The national flag was hoisted against the backdrop of the grand Potala Palace at about 10 a.m. as more than 3,000 representatives from all walks of life sang the national anthem.
“There is an overt contrast between today’s equality among Tibetan people and the old Tibet where human rights were bloodily abused,” said Party chief in Lhasa, Qin Yizhi, after the flag was raised.
“The democratic reform abolished serfdom and allowed Tibetan people to enjoy legal rights and interests. We held the ceremony here in an effort to remember the past, cherish the present and work for the future,” he said at the ceremony that lasted about 20 minutes.
Tibet holds flag hoisting ceremonies only on significant festivals and occasions such as the National Day and the Tibetan new year. At other times, the national flag flies high in the square.
Many organizations, companies, schools, residential communities and individuals in both cities and rural areas joined in the flag raising Sunday morning.
For centenarian Cering Qoezhoen, raising the national flag has been a daily habit for the past 45 years.
“I just want to express my sincere gratitude to the Communist Party of China and the People’s Liberation Army in this way,” said Cering Qoezhoen who was a porter serf when she was young.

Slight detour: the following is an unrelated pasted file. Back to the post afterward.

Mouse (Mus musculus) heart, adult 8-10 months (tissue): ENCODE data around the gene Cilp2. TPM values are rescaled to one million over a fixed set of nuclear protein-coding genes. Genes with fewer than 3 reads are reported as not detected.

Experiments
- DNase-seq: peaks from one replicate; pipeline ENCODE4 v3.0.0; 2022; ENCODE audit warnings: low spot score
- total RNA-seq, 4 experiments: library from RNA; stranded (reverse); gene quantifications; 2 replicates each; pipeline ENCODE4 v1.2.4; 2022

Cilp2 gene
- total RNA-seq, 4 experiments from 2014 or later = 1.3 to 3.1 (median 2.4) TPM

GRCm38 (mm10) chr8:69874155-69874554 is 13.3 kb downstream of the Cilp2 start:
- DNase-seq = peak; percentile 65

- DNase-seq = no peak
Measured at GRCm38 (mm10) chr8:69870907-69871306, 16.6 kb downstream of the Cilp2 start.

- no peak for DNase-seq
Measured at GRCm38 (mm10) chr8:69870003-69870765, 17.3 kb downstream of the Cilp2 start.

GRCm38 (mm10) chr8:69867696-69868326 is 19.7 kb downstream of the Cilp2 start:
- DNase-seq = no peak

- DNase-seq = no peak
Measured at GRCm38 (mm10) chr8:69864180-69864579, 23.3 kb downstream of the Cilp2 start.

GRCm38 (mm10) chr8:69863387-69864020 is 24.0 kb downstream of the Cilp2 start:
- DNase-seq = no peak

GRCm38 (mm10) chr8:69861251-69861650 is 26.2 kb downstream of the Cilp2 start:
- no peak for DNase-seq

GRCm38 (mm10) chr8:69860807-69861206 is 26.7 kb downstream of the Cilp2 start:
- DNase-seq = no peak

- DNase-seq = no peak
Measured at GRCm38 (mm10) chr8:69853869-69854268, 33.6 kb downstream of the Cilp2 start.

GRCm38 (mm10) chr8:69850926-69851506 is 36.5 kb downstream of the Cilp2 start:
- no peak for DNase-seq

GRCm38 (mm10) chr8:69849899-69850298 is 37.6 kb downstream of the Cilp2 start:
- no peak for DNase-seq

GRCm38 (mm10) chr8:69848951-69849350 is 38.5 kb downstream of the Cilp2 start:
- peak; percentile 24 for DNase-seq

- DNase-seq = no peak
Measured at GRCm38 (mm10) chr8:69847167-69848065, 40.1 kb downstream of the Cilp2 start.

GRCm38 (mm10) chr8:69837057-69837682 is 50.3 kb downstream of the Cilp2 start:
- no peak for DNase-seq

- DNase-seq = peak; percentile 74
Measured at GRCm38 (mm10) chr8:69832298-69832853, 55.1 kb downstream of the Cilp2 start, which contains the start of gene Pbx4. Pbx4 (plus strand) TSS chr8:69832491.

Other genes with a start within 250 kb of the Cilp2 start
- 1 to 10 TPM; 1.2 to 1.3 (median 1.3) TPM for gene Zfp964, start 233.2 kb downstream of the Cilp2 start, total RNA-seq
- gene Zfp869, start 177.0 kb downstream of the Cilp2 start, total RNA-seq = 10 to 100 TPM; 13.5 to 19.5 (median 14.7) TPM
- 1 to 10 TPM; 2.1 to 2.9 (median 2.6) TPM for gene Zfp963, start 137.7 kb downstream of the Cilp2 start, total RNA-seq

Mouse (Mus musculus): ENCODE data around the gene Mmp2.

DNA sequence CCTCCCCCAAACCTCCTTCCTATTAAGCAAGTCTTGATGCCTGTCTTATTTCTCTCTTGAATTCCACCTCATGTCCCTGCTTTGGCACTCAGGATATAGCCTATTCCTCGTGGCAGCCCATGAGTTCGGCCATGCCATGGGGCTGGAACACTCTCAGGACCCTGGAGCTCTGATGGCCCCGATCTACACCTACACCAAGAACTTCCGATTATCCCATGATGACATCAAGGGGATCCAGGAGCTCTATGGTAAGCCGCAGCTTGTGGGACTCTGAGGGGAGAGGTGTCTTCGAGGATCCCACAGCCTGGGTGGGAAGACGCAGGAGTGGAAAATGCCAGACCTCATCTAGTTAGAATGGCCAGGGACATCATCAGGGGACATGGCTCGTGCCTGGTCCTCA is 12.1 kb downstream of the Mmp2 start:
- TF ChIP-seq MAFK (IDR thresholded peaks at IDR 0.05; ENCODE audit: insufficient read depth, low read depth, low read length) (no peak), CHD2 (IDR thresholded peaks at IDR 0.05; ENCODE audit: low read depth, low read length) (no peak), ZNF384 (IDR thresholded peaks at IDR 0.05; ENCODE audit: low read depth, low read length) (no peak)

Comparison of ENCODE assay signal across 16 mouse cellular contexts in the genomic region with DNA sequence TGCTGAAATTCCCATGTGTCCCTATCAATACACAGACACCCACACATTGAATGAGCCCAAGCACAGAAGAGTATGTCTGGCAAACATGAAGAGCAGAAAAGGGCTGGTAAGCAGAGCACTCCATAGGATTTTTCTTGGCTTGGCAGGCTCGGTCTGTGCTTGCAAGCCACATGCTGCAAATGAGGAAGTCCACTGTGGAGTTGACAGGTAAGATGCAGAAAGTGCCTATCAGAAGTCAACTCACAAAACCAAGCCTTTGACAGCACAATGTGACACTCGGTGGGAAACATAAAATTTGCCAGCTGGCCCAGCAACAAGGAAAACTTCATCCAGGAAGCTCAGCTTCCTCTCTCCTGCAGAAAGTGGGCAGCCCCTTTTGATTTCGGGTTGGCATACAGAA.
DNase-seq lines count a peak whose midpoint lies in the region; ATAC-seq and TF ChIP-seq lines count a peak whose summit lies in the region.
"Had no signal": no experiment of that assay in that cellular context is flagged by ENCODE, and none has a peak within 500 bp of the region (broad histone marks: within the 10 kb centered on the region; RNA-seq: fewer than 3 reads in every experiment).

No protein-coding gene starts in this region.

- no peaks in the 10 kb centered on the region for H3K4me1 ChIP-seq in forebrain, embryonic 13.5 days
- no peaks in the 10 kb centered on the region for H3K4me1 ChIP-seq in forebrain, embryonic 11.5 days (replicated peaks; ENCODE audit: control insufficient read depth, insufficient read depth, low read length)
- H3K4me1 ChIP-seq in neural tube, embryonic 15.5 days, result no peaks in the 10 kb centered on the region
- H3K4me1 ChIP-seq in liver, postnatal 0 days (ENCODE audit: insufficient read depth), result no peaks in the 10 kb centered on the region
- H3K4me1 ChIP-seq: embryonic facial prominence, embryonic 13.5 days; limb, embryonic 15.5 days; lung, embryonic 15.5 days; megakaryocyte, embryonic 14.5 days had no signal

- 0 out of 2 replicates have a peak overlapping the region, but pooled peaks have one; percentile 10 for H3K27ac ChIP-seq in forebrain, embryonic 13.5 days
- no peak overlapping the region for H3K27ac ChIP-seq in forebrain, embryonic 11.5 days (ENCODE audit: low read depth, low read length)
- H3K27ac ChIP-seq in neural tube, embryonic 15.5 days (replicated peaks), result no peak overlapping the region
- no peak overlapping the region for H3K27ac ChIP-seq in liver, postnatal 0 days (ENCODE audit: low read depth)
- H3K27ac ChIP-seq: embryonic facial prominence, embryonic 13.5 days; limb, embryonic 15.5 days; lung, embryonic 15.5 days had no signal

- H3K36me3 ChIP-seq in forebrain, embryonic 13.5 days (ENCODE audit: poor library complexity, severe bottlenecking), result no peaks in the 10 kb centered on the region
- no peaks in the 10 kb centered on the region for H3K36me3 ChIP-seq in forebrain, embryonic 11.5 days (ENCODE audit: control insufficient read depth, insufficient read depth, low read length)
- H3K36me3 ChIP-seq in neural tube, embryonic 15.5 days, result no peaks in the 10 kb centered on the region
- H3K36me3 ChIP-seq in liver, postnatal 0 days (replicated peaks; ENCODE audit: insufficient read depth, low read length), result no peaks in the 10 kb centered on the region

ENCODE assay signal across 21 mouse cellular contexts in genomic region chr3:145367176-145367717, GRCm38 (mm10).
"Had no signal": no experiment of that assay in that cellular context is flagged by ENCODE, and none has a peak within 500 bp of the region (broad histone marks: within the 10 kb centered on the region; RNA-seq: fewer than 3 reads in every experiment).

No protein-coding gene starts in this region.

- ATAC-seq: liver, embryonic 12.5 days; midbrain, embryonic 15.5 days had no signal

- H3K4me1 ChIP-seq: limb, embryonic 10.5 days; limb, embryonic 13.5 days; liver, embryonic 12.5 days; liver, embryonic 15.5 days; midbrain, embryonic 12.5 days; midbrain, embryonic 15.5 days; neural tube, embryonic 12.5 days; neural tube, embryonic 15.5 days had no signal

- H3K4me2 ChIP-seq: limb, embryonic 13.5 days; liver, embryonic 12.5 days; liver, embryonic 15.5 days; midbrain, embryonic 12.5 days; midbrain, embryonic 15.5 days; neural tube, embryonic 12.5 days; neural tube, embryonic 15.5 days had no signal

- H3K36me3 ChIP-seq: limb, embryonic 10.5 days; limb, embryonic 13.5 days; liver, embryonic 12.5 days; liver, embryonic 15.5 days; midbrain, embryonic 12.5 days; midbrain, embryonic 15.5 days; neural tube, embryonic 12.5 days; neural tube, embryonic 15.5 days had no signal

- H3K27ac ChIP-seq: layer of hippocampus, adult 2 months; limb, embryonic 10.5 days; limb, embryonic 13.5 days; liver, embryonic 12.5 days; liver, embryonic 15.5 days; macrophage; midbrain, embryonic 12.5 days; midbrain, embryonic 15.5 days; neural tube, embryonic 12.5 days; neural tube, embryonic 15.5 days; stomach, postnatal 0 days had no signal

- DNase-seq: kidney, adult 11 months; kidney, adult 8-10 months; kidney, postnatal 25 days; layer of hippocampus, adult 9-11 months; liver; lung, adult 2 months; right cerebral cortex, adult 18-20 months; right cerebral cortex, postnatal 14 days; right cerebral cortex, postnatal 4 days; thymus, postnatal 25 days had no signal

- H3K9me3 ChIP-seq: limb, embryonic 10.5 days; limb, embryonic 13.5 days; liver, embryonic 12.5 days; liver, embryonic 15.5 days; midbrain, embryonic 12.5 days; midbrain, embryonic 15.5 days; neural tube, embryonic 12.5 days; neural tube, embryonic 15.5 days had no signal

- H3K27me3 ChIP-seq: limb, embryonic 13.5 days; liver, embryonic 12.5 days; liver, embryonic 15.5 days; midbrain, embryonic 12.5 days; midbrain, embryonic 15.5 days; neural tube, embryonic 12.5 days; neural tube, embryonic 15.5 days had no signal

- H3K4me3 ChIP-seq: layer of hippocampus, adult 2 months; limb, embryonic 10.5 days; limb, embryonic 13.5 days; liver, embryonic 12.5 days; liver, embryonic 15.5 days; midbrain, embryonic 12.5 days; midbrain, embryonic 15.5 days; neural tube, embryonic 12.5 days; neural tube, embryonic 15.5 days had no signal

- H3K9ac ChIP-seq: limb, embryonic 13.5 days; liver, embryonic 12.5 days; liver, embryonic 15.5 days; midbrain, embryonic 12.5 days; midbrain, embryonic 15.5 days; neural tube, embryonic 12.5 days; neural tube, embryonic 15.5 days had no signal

China designated March 28 as annual Serfs Emancipation Day last year to mark the date on which about 1 million serfs in the region, accounting for more than 90 percent of the Tibetan population, were freed in 1959.
Since then, Tibetans have achieved remarkable development and no reactionary forces can block Tibet’s progress, said Padma Choling, chairman of Tibet Autonomous Regional Government, on Saturday.
“The Tibetans cherish the hard-won, happy and stable life and will steadfastly safeguard social stability, ethic unity and national unity. Any attempt to separate Tibet from China is doomed to failure,” he said while delivering a televised speech.